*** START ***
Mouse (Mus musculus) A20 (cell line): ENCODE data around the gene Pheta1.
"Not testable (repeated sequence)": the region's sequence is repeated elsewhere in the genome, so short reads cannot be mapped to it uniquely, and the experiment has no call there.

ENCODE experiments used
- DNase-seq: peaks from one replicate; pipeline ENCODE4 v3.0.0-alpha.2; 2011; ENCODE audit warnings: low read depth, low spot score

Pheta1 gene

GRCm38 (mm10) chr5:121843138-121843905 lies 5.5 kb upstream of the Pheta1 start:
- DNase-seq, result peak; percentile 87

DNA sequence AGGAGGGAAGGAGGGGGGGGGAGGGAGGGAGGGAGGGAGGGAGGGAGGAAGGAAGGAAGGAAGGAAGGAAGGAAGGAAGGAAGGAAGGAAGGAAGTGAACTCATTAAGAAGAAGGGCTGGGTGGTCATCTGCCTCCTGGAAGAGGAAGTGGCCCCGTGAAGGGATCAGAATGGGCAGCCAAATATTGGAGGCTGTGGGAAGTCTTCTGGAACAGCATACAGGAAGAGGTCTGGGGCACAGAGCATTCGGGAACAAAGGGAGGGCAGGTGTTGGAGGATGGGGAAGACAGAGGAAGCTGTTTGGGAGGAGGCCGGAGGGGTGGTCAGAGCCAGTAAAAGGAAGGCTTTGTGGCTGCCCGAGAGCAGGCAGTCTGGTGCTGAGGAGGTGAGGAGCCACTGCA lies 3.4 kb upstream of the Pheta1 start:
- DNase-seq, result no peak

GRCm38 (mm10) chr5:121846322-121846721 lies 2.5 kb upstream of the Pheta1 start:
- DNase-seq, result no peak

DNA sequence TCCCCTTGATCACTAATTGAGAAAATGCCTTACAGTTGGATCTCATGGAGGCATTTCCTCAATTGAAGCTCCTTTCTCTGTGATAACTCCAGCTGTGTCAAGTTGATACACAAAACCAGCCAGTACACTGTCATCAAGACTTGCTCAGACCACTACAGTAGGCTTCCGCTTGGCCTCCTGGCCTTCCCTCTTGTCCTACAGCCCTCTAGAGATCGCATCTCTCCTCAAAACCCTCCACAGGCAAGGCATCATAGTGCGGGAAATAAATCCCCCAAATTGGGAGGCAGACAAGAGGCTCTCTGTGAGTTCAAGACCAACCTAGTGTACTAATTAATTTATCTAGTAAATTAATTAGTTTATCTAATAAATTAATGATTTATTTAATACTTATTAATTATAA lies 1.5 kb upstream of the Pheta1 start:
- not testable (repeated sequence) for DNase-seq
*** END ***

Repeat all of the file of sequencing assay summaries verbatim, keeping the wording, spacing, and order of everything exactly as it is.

Mouse (Mus musculus) A20 (cell line): ENCODE data around the gene Pheta1.
"Not testable (repeated sequence)": the region's sequence is repeated elsewhere in the genome, so short reads cannot be mapped to it uniquely, and the experiment has no call there.

ENCODE experiments used
- DNase-seq: peaks from one replicate; pipeline ENCODE4 v3.0.0-alpha.2; 2011; ENCODE audit warnings: low read depth, low spot score

Pheta1 gene

GRCm38 (mm10) chr5:121843138-121843905 lies 5.5 kb upstream of the Pheta1 start:
- DNase-seq, result peak; percentile 87

DNA sequence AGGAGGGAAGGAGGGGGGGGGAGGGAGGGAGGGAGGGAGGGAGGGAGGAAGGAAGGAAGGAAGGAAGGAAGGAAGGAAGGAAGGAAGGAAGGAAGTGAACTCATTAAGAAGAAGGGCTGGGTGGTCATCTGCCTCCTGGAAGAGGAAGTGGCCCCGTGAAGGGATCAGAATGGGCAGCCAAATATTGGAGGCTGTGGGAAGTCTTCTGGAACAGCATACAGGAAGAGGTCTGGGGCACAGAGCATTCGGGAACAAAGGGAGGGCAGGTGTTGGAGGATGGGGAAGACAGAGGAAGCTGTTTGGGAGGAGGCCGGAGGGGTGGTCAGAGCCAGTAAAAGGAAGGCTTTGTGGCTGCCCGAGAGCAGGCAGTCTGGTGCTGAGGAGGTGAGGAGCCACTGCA lies 3.4 kb upstream of the Pheta1 start:
- DNase-seq, result no peak

GRCm38 (mm10) chr5:121846322-121846721 lies 2.5 kb upstream of the Pheta1 start:
- DNase-seq, result no peak

DNA sequence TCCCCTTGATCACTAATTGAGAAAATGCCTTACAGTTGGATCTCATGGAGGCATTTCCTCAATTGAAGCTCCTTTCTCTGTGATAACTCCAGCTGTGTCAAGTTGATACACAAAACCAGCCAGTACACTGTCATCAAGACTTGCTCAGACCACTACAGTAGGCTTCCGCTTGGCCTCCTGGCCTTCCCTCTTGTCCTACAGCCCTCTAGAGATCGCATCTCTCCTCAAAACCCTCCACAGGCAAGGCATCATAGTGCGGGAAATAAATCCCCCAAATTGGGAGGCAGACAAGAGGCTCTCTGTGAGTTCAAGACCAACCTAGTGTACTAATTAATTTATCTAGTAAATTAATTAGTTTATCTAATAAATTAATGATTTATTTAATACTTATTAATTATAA lies 1.5 kb upstream of the Pheta1 start:
- not testable (repeated sequence) for DNase-seq